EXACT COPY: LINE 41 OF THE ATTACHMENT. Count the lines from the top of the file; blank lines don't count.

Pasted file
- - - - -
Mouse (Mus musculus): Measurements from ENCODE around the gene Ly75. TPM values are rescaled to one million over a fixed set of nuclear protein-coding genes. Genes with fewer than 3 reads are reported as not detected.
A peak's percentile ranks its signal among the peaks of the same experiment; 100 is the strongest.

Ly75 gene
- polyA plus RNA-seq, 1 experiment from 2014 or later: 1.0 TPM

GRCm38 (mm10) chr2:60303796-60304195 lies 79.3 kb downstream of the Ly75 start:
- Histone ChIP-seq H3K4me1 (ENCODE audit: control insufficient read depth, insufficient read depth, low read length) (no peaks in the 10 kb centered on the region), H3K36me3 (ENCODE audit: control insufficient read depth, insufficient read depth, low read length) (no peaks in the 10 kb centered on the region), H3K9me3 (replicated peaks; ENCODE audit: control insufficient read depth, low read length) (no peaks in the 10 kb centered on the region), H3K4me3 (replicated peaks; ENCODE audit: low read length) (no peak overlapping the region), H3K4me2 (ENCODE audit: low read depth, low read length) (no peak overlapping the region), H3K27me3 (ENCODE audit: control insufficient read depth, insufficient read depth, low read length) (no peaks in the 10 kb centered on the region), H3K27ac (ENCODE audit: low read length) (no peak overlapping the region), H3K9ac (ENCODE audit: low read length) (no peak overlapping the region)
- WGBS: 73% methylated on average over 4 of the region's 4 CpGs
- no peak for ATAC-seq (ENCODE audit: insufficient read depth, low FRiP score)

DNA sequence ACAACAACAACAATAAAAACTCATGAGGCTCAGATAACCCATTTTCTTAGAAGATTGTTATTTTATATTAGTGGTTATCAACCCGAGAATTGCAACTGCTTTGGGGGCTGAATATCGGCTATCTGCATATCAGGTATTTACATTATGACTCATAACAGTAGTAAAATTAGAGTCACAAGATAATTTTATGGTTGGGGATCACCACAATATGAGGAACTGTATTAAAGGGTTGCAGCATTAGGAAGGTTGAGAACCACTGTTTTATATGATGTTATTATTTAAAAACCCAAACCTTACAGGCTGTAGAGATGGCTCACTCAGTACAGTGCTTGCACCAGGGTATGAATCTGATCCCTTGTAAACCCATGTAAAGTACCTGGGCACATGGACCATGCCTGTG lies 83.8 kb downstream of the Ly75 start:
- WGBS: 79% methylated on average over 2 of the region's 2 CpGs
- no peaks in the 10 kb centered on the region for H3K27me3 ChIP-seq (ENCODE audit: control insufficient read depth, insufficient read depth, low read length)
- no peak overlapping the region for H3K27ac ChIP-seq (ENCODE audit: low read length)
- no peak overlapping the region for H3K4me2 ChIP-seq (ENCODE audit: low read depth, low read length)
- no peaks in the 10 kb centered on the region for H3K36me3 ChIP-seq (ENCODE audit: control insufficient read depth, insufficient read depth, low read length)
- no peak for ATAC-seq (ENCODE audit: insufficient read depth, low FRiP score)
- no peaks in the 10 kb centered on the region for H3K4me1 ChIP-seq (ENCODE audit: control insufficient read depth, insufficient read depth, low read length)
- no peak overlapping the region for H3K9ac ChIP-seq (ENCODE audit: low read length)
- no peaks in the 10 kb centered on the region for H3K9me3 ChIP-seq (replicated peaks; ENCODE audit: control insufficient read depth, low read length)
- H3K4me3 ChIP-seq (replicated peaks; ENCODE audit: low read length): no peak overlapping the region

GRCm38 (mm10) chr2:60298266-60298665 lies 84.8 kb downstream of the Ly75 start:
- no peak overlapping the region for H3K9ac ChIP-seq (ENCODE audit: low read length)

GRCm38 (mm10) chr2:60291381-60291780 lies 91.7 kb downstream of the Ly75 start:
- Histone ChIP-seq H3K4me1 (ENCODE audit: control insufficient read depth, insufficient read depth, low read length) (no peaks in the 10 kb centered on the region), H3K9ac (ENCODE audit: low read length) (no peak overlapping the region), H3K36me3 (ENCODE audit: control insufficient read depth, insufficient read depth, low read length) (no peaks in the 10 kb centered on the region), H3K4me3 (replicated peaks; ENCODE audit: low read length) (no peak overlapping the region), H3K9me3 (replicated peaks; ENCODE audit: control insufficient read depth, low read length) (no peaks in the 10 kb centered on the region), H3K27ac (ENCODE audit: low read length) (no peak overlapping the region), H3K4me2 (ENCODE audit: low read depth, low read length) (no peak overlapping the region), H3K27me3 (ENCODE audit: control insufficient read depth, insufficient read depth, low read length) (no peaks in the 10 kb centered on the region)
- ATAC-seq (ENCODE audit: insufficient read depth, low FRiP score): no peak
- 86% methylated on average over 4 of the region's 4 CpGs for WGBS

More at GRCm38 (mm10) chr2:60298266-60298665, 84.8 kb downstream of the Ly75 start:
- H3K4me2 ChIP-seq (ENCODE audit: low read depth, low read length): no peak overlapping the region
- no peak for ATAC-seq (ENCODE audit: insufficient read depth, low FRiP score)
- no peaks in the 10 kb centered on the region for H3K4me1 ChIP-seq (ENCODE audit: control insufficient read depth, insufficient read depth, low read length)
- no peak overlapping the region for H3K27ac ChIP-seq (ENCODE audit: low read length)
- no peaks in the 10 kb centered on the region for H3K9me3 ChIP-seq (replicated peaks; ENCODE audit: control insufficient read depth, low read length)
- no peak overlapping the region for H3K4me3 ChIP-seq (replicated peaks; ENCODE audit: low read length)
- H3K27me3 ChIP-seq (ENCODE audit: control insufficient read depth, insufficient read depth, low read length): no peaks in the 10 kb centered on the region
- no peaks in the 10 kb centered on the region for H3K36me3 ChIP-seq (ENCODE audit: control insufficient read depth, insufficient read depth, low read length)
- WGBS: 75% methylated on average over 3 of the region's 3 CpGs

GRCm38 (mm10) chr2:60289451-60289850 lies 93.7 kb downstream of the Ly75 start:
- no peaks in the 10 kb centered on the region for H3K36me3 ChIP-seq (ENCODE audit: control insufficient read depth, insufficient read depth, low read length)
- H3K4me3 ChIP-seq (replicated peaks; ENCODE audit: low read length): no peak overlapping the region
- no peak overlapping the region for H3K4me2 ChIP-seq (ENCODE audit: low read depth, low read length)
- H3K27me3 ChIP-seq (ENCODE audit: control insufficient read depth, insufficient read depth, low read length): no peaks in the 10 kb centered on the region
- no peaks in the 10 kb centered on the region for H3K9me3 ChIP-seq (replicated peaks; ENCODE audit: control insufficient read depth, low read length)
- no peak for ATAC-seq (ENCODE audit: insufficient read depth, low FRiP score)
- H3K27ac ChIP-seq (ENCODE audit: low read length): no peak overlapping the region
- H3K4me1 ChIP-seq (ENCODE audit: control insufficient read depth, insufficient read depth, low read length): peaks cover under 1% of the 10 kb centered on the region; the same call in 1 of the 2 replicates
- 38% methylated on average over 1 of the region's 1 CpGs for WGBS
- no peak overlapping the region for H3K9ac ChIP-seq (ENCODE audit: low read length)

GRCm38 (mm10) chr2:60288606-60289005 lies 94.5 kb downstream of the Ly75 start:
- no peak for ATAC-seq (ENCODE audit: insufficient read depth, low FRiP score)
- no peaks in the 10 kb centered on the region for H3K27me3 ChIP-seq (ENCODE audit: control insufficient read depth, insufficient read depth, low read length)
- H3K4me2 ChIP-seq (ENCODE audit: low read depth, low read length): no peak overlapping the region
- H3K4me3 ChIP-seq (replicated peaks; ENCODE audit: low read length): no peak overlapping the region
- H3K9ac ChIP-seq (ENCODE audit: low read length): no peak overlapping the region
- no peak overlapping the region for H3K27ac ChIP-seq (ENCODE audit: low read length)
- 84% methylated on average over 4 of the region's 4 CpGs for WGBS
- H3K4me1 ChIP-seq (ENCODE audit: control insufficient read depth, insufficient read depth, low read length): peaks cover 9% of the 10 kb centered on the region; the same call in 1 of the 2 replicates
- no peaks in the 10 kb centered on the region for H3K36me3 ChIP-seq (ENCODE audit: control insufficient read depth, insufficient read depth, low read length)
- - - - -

- no peaks in the 10 kb centered on the region for H3K9me3 ChIP-seq (replicated peaks; ENCODE audit: control insufficient read depth, low read length)